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Dad’s Prostate Cancer Journey: Next Steps

Dad’s Prostate Cancer Journey: Next Steps

In October my family received some news that was tough to hear, news that we had all been quietly dreading: Dad’s prostate cancer was back. Technically, it probably never left, despite our hope that after his prostatectomy surgery four years ago and two rounds of radiation that we were done with this stressful, scary nightmare. But apparently not. My heart dropped as soon as my mom told me the news and fear flooded throughout me. Panic. Tears filled my eyes. No, no, no! It’s not fair.

What the PET scans revealed

How did Dad go from completing treatment with only intermittent PSA checks to being told that the cancer had most likely spread? Well, it was a much higher PSA reading that caused concern for his doctors and prompted a PET scan. His PSA level had doubled since the last time it was checked, which wasn’t good. I remember having a sick, nervous feeling in my stomach when my mother told me that he needed to have the scan done. In my mind, PET scans usually didn’t bring good news. I prayed that nothing would show up on Dad’s.

Something did show up on the PET scan, however: two spots. An area in a lymph node lit up with an undeniable brightness, convincing the doctors that it was metastasized prostate cancer cells. The other spot was there, but didn’t light up in the same way as the other one had. This suspicious area on the scan was located in one of Dad’s back bones. Even though PET scans can’t say for sure that abnormal spots are cancer, Dad’s results followed prostate cancer’s nasty, sneaky pattern of spreading: to the lymph nodes and bones. Plus, his PSA had doubled, which was abnormal.

Supporting Dad in his follow-up appointment

After waiting for what felt like an excruciatingly long month, Dad had his follow-up appointment with a new oncologist to go over the PET scan and treatment options. My mom, sister, and I all went with him. I wanted to be there and hear the information myself and I had my own questions that I felt I needed to ask the doctor. Thankfully Dad didn’t mind us going and crashing his appointment. I kind of felt like maybe his doctor minded a bit, though, which I found frustrating and irritating.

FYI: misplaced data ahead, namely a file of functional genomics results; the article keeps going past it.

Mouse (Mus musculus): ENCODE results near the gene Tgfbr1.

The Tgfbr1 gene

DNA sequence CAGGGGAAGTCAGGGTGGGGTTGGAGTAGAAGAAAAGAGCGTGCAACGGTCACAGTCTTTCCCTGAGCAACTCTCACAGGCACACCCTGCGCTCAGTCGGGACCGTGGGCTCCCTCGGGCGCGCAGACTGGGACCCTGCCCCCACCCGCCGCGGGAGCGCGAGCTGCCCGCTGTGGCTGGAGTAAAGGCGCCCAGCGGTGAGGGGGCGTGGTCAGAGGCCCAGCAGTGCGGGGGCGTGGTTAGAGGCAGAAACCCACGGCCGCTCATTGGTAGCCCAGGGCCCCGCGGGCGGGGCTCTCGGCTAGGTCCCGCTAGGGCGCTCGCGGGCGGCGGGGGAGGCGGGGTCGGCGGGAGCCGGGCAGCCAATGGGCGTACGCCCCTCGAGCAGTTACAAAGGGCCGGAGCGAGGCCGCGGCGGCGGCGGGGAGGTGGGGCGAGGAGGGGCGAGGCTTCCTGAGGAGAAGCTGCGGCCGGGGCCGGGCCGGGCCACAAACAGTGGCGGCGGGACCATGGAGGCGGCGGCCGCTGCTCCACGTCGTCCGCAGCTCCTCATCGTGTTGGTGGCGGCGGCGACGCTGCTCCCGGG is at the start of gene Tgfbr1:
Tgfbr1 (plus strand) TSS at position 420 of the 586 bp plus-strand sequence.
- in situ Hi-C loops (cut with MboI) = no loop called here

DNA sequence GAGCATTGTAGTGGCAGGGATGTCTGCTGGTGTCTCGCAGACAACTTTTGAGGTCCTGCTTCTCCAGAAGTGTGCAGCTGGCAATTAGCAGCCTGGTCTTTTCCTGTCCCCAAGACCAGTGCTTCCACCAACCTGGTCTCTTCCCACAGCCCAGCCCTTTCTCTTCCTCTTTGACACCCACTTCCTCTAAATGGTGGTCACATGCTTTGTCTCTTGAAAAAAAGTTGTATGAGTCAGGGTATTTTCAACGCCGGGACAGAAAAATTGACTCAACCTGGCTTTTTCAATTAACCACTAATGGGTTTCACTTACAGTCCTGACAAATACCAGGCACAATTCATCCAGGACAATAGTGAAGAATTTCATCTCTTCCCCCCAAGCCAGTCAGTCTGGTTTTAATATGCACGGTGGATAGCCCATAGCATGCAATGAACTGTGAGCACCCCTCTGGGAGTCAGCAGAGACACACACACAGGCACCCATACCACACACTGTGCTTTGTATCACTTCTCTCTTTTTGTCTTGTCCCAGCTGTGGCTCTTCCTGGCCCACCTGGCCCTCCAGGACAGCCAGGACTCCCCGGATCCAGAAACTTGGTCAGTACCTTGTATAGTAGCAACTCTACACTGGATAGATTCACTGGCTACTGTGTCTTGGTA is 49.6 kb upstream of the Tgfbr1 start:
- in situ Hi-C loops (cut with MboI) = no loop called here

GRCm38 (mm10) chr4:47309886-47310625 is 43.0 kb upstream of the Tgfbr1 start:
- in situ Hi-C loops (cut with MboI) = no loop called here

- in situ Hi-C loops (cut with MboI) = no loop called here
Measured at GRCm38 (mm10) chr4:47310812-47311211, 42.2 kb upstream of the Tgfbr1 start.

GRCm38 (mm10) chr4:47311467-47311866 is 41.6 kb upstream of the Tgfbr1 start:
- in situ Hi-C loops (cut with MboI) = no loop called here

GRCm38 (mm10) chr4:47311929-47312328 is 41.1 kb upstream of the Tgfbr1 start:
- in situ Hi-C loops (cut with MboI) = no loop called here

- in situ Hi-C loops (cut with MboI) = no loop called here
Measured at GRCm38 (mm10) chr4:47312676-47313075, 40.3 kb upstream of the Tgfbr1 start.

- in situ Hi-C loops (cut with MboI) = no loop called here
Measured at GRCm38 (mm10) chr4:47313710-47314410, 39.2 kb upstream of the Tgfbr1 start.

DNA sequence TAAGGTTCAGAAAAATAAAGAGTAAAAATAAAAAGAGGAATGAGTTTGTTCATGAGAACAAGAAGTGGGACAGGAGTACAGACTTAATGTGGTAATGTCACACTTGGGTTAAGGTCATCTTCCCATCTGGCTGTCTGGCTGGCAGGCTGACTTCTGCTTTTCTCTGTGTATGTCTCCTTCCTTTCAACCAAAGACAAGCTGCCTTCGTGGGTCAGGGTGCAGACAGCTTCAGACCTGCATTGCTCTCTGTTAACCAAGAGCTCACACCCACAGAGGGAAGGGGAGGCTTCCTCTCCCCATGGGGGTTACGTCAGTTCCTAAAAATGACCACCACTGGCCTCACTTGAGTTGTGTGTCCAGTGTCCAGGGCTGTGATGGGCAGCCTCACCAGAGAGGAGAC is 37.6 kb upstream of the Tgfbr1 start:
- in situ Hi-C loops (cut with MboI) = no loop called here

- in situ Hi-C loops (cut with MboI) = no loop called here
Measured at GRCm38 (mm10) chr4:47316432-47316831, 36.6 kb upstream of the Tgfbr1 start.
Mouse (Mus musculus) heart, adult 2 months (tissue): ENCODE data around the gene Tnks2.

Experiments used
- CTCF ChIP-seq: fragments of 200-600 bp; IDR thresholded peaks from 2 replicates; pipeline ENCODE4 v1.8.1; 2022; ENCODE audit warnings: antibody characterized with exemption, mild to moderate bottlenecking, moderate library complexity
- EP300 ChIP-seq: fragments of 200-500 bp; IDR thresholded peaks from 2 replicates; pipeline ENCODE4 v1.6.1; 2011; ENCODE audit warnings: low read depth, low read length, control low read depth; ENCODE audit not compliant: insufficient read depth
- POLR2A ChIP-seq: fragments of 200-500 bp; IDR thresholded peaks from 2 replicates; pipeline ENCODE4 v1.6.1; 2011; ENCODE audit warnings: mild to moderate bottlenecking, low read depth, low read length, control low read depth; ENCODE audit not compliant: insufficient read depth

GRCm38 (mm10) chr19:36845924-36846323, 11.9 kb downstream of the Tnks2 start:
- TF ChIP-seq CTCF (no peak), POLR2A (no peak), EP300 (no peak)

Living with a serious autoimmune disease myself for the last 21 years has turned me into a sort of “pro patient,” perhaps. I’ve been forced to stumble my way through the often complicated and confusing U.S. healthcare system and I’ve learned a lot by doing this.

Advocating for my father

Dad hasn’t had to deal with many health problems during most of his 72 years, which is very fortunate. But this also makes me worry that he might not be assertive enough when it comes to taking care of his health. Advocating for myself as a patient is a skill that I’ve come to learn mostly due to bad experiences with doctors and clinics and all sorts of other things. So if I can help my father receive the best care possible, in any way, I will do it.

Read the continuation of “Dad’s Prostate Cancer Journey: Next Steps” in Part II here.

This article represents the opinions, thoughts, and experiences of the author; none of this content has been paid for by any advertiser. The ProstateCancer.net team does not recommend or endorse any products or treatments discussed herein. Learn more about how we maintain editorial integrity here.

Comments

  • Rice12
    5 months ago

    If you can go to the doctor appointments with your Dad. Ask every question you have and write them down before seeing the doctor. Find out all options before making a decision. If your not comfortable with the doctor your Dad has then see another doctor. I switched oncologists and it made a big difference in treatment and my personal outlook. If they are willing to give you all the time you need to get your questions answered you found the right doctor.

    Chris (stage 4 prostate cancer fighter)

  • ninaw moderator
    5 months ago

    @Rice12, thank you for these words of experience. I’m very glad you ended up with an oncologist who listened and was a partner in your care. That’s how it should be for us all. I think you might agree with the answers on our Q&A about finding an onc here: https://prostatecancer.net/q-and-a/find-oncologist/. Feel free to add any of your own thoughts. Thanks for joining this community and commenting. Looking forward to hearing more of your perspectives, and wishing you a restful holiday/New Years. Keep up the fight – Nina, ProstateCancer.net Team

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